Butein inhibits NF-κB, AP-1 and Akt activation in adult T-cell leukemia/lymphoma
- Chie Ishikawa
- Masachika Senba
- Naoki Mori
- Published online on: June 2, 2017 https://doi.org/10.3892/ijo.2017.4026
- Pages: 633-643
The retrovirus, human T-cell leukemia virus type 1 (HTLV-1), is associated with adult T-cell leukemia/lymphoma (ATLL) and chronic inflammatory disorders such as HTLV-1-associated myelopathy/tropical spastic paraparesis (HAM/TSP), uveitis and arthritis (1). Globally, approximately 20 million people are estimated to be infected by HTLV-1, and 90% of them remain asymptomatic carriers during their lives (2). ATLL is a highly aggressive malignancy of mature CD4+ T cells and develops only after a long period of latency, usually several decades (1). Despite advances in the development of novel therapeutic agents, the prognosis of ATLL remains poor, and there is no definite cure for HAM/TSP (1). Many patients acquire resistance to chemotherapeutic agents, leading to treatment failures. A higher viral load in individuals with HTLV-1 infection increases their risk of developing ATLL and HAM/TSP (3,4). Therefore, reduction of the number of HTLV-1-infected T cells is crucial in the prevention and treatment of HTLV-1-associated diseases.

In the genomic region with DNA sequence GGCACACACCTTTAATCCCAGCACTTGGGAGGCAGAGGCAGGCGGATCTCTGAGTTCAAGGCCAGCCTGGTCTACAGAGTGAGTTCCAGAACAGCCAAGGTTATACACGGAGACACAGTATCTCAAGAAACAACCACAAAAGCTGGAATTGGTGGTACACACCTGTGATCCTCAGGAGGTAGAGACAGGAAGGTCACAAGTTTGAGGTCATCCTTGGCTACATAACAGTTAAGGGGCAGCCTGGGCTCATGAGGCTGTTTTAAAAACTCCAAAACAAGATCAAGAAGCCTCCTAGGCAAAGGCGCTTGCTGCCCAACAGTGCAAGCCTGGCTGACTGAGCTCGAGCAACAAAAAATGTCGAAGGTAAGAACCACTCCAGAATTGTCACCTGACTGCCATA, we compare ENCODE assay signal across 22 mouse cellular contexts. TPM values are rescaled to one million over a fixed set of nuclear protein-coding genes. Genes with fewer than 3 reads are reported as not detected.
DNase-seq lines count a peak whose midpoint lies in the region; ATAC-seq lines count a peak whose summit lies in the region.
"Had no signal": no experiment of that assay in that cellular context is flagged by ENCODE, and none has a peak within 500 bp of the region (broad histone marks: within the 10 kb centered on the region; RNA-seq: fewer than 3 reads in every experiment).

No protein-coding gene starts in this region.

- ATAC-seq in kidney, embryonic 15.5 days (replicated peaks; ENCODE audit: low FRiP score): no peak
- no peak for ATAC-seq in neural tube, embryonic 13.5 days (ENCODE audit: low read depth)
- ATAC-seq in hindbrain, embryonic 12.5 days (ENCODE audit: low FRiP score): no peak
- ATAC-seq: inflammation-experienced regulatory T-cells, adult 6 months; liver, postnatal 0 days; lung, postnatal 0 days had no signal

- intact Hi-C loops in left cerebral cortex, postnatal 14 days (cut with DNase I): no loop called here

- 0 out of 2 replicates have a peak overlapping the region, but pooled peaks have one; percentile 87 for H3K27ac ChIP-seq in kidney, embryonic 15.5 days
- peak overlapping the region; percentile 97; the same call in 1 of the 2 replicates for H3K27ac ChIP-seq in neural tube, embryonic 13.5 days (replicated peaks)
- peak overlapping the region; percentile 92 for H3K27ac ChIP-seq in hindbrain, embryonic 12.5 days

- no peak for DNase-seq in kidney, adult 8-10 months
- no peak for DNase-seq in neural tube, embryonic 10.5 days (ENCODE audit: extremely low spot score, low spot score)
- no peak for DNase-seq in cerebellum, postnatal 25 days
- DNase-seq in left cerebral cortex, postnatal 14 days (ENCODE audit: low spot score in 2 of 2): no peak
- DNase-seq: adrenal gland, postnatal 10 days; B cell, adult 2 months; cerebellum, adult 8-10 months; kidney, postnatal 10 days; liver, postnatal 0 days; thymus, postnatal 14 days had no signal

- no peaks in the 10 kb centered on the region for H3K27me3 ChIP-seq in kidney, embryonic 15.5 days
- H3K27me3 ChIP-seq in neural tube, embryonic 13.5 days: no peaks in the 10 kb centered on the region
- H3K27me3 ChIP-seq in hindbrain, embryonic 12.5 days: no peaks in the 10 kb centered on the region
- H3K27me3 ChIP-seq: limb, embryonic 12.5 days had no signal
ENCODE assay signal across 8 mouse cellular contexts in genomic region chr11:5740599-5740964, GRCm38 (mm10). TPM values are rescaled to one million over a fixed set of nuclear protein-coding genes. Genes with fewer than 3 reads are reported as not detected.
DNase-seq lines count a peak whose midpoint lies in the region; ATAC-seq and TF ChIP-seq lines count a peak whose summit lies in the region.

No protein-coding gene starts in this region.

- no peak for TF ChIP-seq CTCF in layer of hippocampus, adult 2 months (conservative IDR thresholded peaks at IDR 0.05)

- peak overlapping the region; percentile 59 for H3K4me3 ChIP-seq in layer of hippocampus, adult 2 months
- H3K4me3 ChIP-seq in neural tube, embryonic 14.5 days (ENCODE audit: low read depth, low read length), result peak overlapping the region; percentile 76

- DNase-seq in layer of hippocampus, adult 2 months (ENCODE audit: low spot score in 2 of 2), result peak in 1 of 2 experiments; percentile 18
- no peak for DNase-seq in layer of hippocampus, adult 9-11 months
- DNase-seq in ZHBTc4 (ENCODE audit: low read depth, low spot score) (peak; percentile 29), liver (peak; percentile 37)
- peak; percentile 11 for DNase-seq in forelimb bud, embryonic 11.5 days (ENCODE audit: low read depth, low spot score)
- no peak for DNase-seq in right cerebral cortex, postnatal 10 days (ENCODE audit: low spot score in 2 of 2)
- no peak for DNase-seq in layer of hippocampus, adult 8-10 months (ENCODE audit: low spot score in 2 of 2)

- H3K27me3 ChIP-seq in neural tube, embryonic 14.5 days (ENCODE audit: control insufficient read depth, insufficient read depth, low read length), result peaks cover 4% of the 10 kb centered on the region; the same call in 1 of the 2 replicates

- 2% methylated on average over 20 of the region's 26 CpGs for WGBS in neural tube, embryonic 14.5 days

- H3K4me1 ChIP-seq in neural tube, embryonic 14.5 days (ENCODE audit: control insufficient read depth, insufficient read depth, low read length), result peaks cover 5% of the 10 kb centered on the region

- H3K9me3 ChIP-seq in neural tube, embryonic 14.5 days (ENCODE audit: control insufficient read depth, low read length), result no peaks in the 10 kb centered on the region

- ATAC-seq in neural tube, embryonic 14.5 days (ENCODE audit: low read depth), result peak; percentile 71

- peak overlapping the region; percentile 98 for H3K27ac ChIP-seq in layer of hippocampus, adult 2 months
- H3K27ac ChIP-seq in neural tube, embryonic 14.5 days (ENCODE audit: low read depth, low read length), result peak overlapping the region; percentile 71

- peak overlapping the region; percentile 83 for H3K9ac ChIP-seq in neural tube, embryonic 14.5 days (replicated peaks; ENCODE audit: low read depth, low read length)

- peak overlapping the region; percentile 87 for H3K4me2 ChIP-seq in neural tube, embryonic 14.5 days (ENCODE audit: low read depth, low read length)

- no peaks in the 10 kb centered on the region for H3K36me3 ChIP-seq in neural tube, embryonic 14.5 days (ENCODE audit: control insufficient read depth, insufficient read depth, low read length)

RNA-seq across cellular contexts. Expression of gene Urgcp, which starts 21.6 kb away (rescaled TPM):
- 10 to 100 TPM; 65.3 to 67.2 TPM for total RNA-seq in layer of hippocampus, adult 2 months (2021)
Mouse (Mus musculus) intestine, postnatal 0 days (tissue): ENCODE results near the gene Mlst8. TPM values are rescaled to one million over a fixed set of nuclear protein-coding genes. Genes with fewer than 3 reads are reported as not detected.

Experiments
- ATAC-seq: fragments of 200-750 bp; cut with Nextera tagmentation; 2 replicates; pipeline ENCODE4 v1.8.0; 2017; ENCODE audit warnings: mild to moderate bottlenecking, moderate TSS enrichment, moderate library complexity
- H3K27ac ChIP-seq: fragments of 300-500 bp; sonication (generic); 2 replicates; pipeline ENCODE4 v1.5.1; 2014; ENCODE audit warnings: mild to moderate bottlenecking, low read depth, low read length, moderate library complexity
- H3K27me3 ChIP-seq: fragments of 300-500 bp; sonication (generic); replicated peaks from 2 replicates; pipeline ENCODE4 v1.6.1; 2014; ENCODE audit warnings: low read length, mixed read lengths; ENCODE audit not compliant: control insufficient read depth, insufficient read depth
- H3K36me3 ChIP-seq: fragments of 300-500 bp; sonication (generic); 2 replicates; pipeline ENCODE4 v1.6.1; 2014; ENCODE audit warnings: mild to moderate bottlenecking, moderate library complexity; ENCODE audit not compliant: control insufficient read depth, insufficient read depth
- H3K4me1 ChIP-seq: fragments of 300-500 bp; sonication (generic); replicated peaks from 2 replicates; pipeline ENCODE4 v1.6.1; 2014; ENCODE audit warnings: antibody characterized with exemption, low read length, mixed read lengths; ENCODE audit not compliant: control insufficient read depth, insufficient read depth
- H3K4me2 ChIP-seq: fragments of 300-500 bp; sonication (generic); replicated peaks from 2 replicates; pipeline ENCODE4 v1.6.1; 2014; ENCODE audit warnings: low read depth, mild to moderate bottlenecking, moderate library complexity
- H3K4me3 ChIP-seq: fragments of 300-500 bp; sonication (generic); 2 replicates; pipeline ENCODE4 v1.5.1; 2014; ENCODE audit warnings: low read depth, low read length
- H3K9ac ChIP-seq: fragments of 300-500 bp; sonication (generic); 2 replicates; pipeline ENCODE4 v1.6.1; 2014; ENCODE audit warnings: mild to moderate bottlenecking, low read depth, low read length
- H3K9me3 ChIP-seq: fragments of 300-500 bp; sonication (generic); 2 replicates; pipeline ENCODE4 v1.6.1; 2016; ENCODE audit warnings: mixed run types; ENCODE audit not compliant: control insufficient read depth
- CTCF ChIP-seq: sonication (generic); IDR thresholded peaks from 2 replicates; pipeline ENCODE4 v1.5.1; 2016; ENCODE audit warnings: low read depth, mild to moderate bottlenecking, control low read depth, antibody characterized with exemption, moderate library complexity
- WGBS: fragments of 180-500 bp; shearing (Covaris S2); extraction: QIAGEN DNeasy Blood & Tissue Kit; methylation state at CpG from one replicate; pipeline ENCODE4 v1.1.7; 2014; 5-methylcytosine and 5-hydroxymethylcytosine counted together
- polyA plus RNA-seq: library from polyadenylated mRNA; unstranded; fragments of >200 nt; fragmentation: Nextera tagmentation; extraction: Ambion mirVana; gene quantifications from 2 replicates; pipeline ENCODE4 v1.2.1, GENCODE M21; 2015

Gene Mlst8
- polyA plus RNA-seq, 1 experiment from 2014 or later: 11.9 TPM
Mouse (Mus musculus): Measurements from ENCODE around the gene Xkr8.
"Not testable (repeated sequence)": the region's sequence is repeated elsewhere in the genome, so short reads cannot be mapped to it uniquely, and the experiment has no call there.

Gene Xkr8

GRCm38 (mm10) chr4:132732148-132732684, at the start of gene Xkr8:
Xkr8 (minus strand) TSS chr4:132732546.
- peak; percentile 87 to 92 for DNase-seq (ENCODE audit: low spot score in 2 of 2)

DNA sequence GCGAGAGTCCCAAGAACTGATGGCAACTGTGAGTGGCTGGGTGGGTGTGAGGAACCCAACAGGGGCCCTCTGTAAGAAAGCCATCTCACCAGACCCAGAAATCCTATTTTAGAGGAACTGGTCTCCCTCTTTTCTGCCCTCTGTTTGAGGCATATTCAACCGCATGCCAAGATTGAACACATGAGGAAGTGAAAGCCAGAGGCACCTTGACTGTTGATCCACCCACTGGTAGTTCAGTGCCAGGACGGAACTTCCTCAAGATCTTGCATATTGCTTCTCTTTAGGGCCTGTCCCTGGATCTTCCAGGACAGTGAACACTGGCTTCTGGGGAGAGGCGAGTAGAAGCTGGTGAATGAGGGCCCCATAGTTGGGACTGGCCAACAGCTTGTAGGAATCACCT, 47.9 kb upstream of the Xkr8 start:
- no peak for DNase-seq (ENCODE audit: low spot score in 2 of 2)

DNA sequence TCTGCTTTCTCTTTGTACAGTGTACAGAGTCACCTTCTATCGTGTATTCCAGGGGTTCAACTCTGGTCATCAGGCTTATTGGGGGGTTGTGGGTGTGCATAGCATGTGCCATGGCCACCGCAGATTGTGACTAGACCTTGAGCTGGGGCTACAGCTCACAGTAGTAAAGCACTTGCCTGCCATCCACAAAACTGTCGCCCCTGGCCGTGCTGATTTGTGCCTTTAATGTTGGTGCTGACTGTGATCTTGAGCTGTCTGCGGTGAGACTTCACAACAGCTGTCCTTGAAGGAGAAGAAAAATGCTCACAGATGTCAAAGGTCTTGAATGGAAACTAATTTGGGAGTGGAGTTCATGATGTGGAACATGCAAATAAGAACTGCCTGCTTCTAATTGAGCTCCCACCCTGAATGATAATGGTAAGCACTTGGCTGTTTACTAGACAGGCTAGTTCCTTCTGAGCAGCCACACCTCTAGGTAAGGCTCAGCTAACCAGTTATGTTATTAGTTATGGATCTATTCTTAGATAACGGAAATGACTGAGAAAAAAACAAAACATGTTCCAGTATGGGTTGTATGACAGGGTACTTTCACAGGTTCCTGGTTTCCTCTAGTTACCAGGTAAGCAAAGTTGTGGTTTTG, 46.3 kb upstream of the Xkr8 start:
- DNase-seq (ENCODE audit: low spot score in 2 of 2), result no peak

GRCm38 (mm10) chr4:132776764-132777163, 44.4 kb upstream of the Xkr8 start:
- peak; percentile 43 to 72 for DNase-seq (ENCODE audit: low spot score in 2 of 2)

HTLV-1 induces oncogenesis through deregulation of selected cellular signaling pathways. In the virally infected T cells, activation of nuclear factor-κB (NF-κB), activator protein-1 (AP-1) and Akt results in upregulation of expression of a large number of cellular genes involved in cell proliferation, survival and metastasis (5,6). Thus, any new therapeutic agent must be designed to target multiple signal transduction pathways for maximum therapeutic benefits.
Natural phytochemicals, present in the human diet with cancer preventive and anticancer properties, are suitable alternatives (7). The plant polyphenol, butein (3,4,2′,4′-tetrahydroxychalone), has been traditionally used as an oriental medicine in Eastern Asia, and has various biological functions (8,9). Butein affects apoptosis, cell proliferation and the cell cycle in diverse cancers (8,9). The preliminary results of a clinical trial on the effects of butein-containing flavonoids in gastric cancer patients showed it was safe with good tolerability, and produced marked decrease in tumor size (10). Thus, butein seems to be a potent anticancer agent. Several previous reports have suggested the involvement of NF-κB, Akt, extracellular signal-regulated kinase, p38 kinase and p53 in the induction of cell cycle arrest at G1 or G2/M and apoptosis, and inhibition of metastasis by butein in various cell lines (8,9,11–13). Therefore, we hypothesized that butein may act as a chemopreventive and/or chemotherapeutic agent against HTLV-1-associated diseases.